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At a glance
Some resources for interesting kids in gardening:
•Foellinger-Freimann Botanical Conservatory, 1100 S. Calhoun St., hosts its annual Mother’s Day in the Garden noon to 4 p.m. today as well as its annual plant sale during those hours at McMillen Ice Rink, 3901 Abbott St. “Butterflies with an African Beat” is the current exhibit. The conservatory also sponsors Family Garden Close-Up events 11 a.m. to 1 p.m. on the fourth Saturday of the month and a nature-themed City Safari Day Camp, for children entering first through sixth grade, June 17 to Aug. 4. Information is at 427-6440 or www.botanicalconservatory.org.
•HGTV’s Family Gardening Club has many projects and a newsletter at www.hgtv.com/gardening-club/package/index.html.
•The National Gardening Association’s website, Kidsgardening.org, has pointers and ideas for family and school gardens.
•Gardening-with-kids.com is another source of ideas, including plenty of theme gardens.
Noah Barnes’ bean and radish plants started by seeds.

Garden is a pumpkin patch

Whether it’s herbs, flowers or veggies, kids dig the hobby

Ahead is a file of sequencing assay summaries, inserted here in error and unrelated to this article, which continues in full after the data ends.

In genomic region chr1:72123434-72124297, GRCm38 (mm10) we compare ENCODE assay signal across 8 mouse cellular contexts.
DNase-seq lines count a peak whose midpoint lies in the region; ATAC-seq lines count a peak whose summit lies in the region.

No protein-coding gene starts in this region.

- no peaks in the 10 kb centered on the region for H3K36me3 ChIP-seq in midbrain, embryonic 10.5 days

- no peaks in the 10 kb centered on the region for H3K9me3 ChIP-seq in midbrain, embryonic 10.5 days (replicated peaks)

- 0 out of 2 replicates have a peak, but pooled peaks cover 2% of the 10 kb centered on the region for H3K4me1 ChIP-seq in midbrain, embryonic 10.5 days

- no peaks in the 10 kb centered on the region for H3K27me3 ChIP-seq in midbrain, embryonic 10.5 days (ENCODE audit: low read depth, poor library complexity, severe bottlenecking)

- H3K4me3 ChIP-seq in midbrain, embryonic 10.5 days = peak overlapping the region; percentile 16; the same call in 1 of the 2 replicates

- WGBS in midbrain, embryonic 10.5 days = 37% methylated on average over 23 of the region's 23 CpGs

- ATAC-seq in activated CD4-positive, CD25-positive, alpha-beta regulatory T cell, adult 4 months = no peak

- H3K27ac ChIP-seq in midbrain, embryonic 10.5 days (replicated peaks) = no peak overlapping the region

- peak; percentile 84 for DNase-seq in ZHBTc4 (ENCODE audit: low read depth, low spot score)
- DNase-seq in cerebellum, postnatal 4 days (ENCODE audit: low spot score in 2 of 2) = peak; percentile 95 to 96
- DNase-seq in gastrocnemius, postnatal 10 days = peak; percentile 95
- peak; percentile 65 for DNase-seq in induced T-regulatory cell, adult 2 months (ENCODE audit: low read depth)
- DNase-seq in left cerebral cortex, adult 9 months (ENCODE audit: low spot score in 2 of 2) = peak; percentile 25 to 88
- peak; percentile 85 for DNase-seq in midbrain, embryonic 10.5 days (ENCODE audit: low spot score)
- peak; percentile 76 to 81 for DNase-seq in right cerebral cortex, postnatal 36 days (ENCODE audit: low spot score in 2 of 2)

Clara Lewis, 4, plants bean and radish seeds during the “Gardening for Tots” program at Salomon Farm.
Photos by Cathie Rowand | The Journal Gazette
Master gardener Kay Musgrave leads children out to the garden during “Gardening for Tot” program at Salomon Farm on Monday.
Cathie Rowand | The Journal Gazette
Chole Biddle, left, Clara Lewis, Spencer Neal, Daniel Kessler and Evan Reynolds check out peas.

On Mother’s Day, is there anything sweeter than receiving a hand-picked bouquet of flowers from a favorite little one?

Well, maybe teaching that youngster how to bring those flowers to life in the first place.

At least if you’re Kay Musgrave of Fort Wayne, who this spring is taking about a dozen toddlers under her mother-hen-like wing at Salomon Farm.

Last week, she was showing 4-year-old Clara Lewis of Fort Wayne how to put lettuce seeds in soil and leading a duck-like line of children not much taller than daffodils through the dandelions to a garden plot.

There, the kids got to sniff onion stalks and lavender and peppermint leaves straight from the plant.

At “Gardening for Tots,” six weekly classes with Musgrave and her helpers, it’s never too early to engage children with gardening.

“We’re just trying to get parents and kids back to growing things,” Musgrave says.